Thursday, 17 May 2012

The Old Ones are the Best

It is very common for a new technology to appear in the development world. Slightly less common is the entire development community turning round and adopting it wholeheartedly. And when they do, it's often touted as the 'next new thing' to adopt.

MVC (model, view, controller), as a way of separating logically distinct areas of code within a software development project, exists within a vast number of languages and frameworks and has come from almost nothing over the past ten years. In the Microsoft world it has heralded a complete paradigm shift away from the more traditional ASP.net Web Forms development model to one focussed around demarcating code across strict lines between the user interface, the data and the 'controllers' responsible for channelling information between the two.

Like most developers working with Microsoft's tools, my first awareness of MVC came when Microsoft - slightly late to the party - launched their implementation in 2009. It was only when their third version launched in 2011 that it really took flight on their platform, primarily (I believe) due to Razor, a language designed specifically for writing user interfaces.  For most developers using .net languages it brought about a massive change in thinking about how applications work; and yet, it shouldn't have done. MVC has existed for many years, even if the name is a new one to most people.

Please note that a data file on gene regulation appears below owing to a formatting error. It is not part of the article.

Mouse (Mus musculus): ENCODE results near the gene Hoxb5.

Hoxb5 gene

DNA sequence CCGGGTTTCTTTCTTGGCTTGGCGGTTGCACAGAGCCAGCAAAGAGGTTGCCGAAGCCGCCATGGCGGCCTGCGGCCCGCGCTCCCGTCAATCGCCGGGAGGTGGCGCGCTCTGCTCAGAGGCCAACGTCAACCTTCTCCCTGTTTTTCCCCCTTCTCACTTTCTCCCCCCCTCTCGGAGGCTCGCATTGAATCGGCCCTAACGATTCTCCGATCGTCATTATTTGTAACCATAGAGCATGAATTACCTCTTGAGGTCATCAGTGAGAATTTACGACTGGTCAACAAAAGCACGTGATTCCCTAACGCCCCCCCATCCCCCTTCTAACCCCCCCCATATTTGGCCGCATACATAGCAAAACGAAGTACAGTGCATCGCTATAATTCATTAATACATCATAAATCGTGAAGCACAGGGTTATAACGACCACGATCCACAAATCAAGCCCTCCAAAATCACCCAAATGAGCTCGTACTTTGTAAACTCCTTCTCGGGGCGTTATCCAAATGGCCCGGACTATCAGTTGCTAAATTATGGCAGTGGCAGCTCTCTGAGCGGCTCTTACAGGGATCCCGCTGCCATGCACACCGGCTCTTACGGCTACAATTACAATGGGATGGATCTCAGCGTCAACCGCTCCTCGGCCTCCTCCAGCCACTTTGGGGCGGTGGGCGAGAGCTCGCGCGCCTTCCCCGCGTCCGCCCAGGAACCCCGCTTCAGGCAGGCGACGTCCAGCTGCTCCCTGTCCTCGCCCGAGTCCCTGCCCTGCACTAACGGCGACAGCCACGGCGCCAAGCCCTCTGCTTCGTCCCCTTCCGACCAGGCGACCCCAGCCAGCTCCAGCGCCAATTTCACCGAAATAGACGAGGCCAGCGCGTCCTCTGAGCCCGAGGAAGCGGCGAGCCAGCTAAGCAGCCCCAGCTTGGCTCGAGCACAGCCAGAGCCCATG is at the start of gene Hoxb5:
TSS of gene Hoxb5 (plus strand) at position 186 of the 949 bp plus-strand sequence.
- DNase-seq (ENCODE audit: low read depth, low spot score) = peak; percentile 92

It wasn't one of the design patterns championed by the Gang of Four in their seminal 1994 book, but if I recall the structure of some code I wrote back in the 90s, I was already using a pattern not completely dissimilar to MVC: a Java applet for the user interface, a backend database for storing data (I forget which), and a set of Perl CGI scripts for passing data back and forth; at the time, there was little choice. I certainly didn't invent it, nor these techniques, so how 'new' actually is MVC?

In fact, MVC - as a defined term, not even a concept - can be traced back even further than this. The credit truly belongs to Trygve M. H. Reenskaug, who writes:
"I made the first implementation and wrote the original MVC note at Xerox PARC in 1978. The note defines four terms; Model, View, Controller and Editor . The Editor is an ephemeral component that the View creates on demand as an interface between the View and the input devices such as mouse and keyboard."

We strive to keep our technological skills as up-to-date as possible, but there are times that the old ideas are the best; our skills are in recognising the appropriate technologies for each project we work on. If that means using development technologies older than some of the developers themselves, then so be it.

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